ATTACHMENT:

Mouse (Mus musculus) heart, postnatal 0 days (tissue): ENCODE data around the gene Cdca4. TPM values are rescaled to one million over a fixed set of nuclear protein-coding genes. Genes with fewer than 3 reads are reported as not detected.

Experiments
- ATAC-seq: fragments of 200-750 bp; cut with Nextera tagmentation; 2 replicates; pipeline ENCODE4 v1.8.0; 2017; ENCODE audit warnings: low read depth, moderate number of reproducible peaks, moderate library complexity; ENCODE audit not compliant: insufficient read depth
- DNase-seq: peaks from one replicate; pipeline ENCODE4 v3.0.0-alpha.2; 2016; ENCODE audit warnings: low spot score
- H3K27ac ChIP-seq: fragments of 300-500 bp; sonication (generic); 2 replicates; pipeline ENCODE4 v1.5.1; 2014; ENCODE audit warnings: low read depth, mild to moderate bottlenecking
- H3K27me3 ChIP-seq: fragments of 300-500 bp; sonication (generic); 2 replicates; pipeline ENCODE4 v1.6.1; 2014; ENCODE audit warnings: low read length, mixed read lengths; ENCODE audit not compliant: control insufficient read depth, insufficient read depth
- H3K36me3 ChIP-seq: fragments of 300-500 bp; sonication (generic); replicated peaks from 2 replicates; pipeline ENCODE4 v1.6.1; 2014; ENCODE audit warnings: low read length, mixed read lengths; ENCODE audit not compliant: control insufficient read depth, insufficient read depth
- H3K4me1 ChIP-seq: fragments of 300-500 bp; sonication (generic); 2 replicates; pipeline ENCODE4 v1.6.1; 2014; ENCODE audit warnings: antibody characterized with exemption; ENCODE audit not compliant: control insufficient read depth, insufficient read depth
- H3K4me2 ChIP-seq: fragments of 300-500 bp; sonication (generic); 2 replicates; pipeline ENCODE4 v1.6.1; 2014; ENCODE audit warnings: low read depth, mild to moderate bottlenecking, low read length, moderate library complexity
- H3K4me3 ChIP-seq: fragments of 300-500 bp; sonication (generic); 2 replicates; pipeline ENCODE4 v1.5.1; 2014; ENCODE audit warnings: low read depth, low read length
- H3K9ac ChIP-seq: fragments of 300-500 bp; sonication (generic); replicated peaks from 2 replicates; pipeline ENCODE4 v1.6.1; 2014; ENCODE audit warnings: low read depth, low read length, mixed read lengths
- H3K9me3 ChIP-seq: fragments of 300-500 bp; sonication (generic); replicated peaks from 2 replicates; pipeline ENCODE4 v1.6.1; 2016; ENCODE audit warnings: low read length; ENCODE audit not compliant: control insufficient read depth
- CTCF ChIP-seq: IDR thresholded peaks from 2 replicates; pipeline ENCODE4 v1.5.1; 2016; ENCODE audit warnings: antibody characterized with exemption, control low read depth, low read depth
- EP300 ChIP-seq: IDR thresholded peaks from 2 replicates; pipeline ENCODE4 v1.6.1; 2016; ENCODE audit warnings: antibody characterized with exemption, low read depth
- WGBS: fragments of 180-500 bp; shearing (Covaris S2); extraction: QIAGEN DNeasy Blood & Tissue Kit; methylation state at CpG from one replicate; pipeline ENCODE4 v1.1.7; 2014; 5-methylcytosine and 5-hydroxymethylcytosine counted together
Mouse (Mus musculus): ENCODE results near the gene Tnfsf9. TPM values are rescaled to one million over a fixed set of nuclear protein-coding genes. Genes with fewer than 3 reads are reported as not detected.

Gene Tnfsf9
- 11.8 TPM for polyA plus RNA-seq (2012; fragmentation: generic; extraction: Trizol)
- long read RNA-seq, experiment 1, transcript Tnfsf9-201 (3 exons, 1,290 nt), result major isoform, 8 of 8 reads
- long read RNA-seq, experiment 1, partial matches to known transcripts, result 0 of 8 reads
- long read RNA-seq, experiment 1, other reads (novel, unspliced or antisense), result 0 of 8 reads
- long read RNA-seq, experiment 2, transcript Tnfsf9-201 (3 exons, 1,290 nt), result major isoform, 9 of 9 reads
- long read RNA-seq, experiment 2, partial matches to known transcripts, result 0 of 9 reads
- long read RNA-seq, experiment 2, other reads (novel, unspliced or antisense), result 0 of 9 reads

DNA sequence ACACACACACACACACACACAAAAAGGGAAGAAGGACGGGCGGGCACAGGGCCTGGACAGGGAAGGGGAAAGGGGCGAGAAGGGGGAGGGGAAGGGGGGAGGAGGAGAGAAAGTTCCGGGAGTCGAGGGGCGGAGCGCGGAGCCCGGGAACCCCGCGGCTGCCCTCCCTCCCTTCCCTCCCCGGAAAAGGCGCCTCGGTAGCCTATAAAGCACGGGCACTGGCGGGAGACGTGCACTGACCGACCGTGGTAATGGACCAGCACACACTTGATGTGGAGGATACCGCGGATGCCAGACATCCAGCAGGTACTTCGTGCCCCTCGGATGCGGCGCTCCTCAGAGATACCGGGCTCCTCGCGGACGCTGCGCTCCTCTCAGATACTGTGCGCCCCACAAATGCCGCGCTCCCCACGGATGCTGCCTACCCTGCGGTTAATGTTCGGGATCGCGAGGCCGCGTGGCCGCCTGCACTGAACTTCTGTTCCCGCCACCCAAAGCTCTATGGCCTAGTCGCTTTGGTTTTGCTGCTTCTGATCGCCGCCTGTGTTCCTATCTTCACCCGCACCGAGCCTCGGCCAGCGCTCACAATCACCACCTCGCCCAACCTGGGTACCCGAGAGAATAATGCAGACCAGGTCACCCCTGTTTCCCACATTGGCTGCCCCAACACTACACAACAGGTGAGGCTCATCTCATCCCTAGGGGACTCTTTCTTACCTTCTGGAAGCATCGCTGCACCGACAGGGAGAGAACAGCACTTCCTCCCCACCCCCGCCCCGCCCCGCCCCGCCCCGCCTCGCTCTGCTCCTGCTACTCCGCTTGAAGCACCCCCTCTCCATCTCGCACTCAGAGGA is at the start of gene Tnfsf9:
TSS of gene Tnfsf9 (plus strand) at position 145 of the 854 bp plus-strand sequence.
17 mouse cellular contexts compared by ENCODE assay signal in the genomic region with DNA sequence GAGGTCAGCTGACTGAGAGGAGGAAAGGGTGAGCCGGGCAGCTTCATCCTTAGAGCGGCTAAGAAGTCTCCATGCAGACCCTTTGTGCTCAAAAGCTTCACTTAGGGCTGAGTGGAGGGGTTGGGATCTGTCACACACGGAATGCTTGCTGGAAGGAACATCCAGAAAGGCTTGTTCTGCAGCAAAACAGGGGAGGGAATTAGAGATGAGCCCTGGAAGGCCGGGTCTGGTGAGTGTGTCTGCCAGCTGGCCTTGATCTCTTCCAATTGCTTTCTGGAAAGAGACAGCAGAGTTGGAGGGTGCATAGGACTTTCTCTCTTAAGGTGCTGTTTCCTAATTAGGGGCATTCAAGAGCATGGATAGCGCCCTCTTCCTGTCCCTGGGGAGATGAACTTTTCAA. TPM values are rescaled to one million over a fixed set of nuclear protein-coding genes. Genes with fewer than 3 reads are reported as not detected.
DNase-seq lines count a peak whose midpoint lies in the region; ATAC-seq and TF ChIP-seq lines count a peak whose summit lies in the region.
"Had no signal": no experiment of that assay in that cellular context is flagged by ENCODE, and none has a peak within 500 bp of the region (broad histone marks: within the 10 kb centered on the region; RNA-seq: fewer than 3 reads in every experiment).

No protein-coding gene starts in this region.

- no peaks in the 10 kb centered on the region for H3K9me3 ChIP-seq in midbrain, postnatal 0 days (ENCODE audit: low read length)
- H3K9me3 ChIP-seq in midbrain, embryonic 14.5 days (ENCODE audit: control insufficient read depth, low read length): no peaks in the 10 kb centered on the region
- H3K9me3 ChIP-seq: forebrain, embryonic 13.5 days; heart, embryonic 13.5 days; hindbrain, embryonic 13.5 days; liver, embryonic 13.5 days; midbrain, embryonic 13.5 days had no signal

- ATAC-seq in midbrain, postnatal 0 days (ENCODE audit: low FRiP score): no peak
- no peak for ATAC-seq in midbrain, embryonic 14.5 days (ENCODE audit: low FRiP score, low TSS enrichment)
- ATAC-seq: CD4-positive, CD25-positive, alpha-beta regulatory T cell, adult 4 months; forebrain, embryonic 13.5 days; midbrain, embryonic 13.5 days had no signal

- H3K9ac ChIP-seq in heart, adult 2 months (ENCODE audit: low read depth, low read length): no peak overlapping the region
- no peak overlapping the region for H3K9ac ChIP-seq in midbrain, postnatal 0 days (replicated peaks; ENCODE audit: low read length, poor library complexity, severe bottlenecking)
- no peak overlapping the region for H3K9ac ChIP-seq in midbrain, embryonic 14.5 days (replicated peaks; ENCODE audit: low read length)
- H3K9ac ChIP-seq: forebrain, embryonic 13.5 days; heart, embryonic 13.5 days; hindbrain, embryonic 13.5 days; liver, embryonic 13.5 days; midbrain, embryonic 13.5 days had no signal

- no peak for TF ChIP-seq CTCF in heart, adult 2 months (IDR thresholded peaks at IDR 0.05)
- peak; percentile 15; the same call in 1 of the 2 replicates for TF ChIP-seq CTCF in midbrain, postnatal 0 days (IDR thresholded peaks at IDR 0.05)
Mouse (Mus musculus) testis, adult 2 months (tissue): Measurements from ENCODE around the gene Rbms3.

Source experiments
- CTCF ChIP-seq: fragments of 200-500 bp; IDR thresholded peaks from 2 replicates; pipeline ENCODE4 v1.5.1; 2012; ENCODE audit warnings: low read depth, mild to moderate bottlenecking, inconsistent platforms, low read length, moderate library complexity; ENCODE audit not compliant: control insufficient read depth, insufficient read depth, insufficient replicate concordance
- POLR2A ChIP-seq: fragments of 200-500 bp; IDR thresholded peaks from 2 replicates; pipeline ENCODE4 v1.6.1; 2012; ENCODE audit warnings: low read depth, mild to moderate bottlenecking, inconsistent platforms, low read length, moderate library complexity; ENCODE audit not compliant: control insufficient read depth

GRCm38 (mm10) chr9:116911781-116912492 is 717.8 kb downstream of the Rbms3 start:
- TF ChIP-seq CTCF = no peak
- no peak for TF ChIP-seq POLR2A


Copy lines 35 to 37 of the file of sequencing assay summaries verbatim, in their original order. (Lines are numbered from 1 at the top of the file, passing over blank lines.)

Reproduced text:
- no peak for ATAC-seq in midbrain, embryonic 14.5 days (ENCODE audit: low FRiP score, low TSS enrichment)
- ATAC-seq: CD4-positive, CD25-positive, alpha-beta regulatory T cell, adult 4 months; forebrain, embryonic 13.5 days; midbrain, embryonic 13.5 days had no signal

- H3K9ac ChIP-seq in heart, adult 2 months (ENCODE audit: low read depth, low read length): no peak overlapping the region